I have to say the chances of you putting too much oxygen in the water for your fish is about nil. too much flow for your fish is going to be a factor long before too much oxygen will for any fish. like to super oxygenate your tank you would need ocean surf conditions in your tank with constant churning that would beat your fish to death long before oxygen levels reached toxicity. do you know why fish in rivers and streams are usually right below the rapids areas? because thats where there is the most oxygen..... now using the amazon as the previous poster did yes co2 levels are higher but that doenst mean that o2 is low..... the two are not mutually exclusive in water as some people seem to think its not a one or the other scenario you can have good oxygen levels in high co2. or any combination of the two.
as to the original question. burst co2ing is going to throw your tank in a constant state of change. so here is my pet scenario.
1 normal oxygen/co2 level, aerobic bacteria develop to a sustainable population size to the "normal" levels.
2 run co2 for a short time upsetting the regular o2 co2 balance, possibly smothering the aerobic bacteria due to higher co2 levels, definitely swinging your ph into a drop, increasing acidity.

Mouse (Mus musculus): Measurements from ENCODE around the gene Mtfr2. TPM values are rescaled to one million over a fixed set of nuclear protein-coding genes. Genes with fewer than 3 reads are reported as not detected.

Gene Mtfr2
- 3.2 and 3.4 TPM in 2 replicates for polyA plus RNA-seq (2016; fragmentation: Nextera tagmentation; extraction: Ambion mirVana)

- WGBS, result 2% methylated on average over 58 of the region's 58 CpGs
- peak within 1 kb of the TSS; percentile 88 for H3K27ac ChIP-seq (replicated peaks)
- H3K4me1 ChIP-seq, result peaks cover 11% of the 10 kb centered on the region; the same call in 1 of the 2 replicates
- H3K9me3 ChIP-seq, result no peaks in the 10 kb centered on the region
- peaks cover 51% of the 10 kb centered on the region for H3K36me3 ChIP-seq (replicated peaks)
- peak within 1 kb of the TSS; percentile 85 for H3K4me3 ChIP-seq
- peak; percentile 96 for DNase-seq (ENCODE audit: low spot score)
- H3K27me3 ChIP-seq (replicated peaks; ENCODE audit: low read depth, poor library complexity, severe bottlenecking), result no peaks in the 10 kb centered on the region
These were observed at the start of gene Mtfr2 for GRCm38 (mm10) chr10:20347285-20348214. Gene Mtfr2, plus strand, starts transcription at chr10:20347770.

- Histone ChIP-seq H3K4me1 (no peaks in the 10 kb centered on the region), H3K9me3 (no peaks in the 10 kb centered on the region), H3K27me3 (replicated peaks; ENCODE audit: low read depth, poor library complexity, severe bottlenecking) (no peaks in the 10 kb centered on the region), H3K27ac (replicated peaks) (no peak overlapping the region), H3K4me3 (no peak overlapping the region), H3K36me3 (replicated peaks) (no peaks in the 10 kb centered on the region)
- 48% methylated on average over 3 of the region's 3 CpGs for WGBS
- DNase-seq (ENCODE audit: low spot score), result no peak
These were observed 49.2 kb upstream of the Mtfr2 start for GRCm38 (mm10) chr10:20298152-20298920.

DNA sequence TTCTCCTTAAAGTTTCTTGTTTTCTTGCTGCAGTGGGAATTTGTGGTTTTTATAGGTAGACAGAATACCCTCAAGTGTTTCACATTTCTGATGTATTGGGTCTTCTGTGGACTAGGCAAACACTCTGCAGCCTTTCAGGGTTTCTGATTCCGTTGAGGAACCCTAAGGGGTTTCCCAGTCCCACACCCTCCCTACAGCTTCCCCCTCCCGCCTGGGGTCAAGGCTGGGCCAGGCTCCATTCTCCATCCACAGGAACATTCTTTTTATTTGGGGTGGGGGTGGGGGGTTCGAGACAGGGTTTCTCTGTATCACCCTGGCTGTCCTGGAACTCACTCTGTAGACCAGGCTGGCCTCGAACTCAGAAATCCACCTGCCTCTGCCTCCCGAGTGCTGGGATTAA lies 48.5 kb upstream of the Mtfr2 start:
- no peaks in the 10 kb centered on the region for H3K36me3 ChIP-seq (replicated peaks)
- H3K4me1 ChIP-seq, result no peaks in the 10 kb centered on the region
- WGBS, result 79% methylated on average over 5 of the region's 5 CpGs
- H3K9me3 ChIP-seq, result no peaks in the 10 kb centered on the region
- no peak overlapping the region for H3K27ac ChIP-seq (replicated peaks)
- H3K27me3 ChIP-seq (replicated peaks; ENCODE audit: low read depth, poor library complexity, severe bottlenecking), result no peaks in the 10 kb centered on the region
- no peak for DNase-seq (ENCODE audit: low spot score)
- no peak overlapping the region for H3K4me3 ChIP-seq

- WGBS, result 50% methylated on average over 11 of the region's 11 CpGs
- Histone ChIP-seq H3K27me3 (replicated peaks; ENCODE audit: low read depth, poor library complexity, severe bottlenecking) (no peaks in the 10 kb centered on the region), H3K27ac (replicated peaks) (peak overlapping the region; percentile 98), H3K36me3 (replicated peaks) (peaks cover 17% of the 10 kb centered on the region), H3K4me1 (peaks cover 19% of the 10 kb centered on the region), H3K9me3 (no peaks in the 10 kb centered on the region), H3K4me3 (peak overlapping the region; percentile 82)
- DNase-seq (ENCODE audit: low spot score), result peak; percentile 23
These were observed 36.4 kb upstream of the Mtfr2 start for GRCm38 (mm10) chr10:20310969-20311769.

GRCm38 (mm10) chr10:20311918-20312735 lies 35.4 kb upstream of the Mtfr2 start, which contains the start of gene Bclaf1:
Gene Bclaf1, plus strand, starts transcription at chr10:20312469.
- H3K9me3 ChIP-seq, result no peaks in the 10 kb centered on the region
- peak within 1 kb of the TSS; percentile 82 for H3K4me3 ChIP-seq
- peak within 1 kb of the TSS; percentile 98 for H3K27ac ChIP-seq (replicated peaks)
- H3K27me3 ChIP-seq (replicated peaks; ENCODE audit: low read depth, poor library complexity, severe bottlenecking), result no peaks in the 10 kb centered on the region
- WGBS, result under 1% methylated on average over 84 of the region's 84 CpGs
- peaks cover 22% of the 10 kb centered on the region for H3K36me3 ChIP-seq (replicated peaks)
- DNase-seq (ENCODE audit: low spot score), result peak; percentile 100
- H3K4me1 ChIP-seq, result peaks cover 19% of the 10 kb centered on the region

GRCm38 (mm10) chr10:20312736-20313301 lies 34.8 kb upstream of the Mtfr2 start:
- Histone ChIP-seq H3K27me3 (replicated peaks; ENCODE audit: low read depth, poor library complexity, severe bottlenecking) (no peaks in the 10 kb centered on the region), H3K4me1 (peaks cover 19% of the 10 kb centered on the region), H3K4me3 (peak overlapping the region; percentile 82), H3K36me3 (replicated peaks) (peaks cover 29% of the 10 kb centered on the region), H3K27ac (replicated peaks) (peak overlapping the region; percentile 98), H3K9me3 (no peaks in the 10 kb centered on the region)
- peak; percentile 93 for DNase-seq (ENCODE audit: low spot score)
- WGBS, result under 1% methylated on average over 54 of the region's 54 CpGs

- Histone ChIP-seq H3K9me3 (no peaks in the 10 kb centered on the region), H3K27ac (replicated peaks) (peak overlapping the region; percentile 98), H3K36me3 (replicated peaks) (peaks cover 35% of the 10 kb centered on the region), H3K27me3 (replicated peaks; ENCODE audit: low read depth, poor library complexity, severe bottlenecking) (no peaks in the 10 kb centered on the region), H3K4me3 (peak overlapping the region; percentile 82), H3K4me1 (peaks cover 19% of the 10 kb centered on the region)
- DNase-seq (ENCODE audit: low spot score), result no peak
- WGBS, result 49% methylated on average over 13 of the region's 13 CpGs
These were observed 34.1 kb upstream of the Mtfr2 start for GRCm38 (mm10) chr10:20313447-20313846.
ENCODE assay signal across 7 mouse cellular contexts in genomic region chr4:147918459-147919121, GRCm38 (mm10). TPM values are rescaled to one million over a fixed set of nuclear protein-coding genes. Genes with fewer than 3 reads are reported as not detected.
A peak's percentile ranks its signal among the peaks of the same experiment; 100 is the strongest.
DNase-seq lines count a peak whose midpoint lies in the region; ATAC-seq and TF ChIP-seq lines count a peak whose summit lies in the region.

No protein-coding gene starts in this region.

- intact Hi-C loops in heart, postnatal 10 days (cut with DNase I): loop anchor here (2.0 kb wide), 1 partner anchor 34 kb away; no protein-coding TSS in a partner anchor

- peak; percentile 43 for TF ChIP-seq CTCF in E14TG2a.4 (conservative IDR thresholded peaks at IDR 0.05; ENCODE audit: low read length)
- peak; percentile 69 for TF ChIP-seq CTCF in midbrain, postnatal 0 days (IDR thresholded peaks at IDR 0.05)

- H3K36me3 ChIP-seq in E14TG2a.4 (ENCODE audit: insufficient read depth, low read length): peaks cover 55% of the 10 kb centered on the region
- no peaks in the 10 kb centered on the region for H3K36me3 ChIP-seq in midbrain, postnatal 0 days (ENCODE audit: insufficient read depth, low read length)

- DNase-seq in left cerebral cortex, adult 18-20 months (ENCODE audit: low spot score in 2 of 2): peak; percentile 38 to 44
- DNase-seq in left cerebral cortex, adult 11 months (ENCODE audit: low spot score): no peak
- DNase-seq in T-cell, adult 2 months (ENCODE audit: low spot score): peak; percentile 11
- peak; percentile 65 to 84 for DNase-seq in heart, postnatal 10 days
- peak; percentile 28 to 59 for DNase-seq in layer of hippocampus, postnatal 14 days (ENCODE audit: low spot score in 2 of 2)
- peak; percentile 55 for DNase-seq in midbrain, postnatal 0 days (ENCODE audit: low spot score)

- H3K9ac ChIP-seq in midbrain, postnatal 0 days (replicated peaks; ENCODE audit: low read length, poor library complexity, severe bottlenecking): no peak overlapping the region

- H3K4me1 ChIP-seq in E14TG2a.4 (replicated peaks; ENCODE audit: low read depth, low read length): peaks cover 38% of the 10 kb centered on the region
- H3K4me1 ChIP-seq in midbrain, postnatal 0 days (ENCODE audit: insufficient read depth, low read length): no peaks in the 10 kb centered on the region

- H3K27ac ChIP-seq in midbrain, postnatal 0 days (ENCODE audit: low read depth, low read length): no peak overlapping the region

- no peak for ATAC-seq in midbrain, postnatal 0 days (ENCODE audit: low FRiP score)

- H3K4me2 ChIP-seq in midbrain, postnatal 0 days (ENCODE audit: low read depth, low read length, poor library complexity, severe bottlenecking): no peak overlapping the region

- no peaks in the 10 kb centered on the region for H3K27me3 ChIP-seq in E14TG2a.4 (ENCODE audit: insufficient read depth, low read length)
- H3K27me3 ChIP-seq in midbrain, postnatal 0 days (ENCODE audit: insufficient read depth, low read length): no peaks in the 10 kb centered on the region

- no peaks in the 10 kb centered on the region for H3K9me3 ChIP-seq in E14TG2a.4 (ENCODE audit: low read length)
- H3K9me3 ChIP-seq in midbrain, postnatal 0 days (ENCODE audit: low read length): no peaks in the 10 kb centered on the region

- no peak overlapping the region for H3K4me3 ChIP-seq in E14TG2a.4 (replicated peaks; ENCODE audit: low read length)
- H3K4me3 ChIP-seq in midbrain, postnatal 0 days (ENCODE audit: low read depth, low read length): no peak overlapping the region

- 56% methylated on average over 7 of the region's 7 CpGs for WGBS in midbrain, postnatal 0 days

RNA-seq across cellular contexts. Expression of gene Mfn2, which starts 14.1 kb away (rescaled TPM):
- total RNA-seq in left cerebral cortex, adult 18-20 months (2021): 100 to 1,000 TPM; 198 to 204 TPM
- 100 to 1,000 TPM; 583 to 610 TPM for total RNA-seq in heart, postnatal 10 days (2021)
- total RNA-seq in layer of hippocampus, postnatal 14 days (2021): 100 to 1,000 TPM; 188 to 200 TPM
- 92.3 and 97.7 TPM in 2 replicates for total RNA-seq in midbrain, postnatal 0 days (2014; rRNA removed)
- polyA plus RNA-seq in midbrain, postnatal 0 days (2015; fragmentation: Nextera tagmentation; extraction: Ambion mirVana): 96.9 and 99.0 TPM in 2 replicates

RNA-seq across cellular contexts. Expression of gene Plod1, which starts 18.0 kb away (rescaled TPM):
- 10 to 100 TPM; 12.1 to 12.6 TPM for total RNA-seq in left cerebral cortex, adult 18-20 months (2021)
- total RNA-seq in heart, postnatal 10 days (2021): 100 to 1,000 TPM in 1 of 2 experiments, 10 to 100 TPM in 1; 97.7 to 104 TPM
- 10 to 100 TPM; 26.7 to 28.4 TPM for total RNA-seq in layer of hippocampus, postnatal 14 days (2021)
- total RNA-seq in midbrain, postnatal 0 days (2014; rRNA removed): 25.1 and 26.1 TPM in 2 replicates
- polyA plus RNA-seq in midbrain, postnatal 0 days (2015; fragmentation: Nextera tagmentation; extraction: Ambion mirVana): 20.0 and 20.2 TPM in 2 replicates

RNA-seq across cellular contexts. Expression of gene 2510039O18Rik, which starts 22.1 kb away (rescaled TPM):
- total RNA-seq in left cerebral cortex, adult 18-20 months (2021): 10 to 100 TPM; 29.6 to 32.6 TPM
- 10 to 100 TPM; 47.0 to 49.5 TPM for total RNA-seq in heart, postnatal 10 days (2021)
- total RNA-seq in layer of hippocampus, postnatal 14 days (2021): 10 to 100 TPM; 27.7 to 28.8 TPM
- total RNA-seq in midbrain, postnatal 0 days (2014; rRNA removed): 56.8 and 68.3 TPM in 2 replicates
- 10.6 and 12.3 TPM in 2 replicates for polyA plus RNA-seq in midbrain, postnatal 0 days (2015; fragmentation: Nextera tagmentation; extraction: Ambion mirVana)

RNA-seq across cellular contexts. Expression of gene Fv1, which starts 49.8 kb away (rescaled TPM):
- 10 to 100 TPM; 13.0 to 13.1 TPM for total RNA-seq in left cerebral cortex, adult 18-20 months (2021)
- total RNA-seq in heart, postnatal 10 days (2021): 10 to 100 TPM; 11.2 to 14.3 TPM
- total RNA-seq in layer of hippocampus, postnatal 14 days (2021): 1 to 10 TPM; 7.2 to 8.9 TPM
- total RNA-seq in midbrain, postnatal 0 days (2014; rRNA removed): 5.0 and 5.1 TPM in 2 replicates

3 bacterial die off, increases ammonia levels in the water not as dangerous in low ph conditions.
4 turn off co2, co2 levels drop spiking PH and turning the ammonia more toxic.
wash rinse repeat.
you are better off ihn my opinion to give a constant super low dose of co2 than you are swing your tank like a pendulum stability is always key to success in tanking. JMO
"[Wabi-sabi] nurtures all that is authentic by acknowledging three simple realities: nothing lasts, nothing is finished, and nothing is perfect." -original author unknown-
125g marine reef tank, 6 gallon fluval edge minimalist aquascape (in progress), 1 gallon aqueon evo 2 betta tank.
Last edited by Darkblade48; 06-16-2014 at 12:49 AM.
Reason: Back to back posts